Verification trick

Verification trick

Because there are so many potential solutions it can be hard to determine if your solver is searching the entire space.I have started searching for every solution in the example puzzle to determine that changes aren't breaking completeness. Lacking any proof, the rule of thumb is 86 unique solutions for the example puzzle.If anyone else tries this trick, I'd appreciate if you could post your number of unique solutions - just to see if we can agree on that :)

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My solver doesn't output all solutions, but it does validate a solution. So if you want to post all of the solutions you found to the sample, I will validate them.

Thanks John, I am validating them myself. I was really just trying to ensure that my search - as I am using depth first search - was totally exhaustive. :)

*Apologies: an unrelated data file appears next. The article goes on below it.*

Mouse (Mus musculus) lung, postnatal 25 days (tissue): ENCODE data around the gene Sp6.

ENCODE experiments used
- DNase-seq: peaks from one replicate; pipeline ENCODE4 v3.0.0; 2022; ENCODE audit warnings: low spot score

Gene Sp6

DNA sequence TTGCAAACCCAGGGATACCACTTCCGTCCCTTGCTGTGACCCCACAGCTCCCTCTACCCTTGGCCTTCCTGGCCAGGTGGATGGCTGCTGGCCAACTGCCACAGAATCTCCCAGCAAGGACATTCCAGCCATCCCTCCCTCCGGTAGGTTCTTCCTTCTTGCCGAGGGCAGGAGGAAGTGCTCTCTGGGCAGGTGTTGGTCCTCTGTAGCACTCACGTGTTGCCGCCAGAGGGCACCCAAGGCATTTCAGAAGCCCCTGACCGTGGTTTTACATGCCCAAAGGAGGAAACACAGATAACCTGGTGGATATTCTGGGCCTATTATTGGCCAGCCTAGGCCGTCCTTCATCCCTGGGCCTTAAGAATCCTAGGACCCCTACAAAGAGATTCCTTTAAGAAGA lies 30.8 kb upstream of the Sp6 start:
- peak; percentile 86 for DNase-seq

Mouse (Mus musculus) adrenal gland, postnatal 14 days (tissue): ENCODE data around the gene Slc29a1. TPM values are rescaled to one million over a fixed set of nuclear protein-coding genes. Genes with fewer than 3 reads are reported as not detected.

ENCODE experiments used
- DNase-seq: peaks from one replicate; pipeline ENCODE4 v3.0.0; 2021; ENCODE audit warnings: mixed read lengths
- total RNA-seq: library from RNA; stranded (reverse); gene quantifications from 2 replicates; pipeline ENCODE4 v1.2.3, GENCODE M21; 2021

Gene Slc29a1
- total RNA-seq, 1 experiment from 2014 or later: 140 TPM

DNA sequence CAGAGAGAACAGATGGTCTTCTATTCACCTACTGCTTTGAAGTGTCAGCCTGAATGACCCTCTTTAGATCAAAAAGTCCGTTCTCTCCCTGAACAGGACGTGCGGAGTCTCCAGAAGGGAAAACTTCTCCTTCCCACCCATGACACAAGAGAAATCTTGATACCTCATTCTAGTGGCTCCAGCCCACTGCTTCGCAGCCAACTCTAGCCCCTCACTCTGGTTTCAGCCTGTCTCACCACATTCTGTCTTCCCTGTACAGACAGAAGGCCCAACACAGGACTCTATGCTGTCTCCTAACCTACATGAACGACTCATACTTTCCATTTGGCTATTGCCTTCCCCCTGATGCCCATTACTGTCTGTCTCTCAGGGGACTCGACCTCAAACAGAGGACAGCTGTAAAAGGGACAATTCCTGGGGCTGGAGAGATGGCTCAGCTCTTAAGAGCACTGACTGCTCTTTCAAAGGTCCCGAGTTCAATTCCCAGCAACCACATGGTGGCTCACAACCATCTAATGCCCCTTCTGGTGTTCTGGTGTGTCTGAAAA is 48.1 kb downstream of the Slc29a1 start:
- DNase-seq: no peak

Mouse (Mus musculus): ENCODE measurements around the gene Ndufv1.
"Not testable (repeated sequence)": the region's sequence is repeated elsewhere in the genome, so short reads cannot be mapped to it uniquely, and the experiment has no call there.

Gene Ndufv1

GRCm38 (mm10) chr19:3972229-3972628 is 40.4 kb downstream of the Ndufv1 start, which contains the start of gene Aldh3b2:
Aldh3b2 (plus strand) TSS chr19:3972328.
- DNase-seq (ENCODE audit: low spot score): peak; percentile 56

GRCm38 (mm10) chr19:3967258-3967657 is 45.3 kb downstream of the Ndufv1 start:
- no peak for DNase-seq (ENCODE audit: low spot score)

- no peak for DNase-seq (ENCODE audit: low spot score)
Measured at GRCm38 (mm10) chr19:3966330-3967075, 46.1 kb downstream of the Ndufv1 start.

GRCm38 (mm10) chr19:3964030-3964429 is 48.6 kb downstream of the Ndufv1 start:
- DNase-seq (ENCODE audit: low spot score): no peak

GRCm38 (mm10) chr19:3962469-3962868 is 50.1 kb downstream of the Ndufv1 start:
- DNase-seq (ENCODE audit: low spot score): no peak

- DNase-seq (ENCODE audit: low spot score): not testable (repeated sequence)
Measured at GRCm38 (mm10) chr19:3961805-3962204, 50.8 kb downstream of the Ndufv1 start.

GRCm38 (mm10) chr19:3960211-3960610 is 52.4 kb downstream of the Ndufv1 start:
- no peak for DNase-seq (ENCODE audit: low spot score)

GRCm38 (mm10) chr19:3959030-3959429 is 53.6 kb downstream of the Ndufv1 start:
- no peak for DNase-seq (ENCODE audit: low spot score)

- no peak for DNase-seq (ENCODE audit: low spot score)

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How are you doing on the hard problems? Exhastive is good, but infeasible for a lot of problems.

I only switch to exhaustive search of all solutions for the small problems. That is well beyond my solver to do for anything large.

Ok, I can now do exhaustive solution enumeration on a few of the problems you posted in that zip file.It was adding in the rule that more than three white pebbles in a row forces you to zig-zag that allowed that break-through.

Quoting fmstephe
Ok, I can now do exhaustive solution enumeration on a few of the problems you posted in that zip file.It was adding in the rule that more than three white pebbles in a row forces you to zig-zag that allowed that break-through.

The path through three adjacent white circles in a row or column does not have to be a zig-zag. Here is an example from my write-up:

The solution loop zig-zags through the bottom set of three white circles in a row ((9, 2), (9, 3), and (9, 4)), but does not zig-zag through the three adjacent white circles at (5, 1), (5, 2), and (5, 3).

That is absolutely true. Zig-zag was a poor choice of words. Parallel connections is a better way of describing it.

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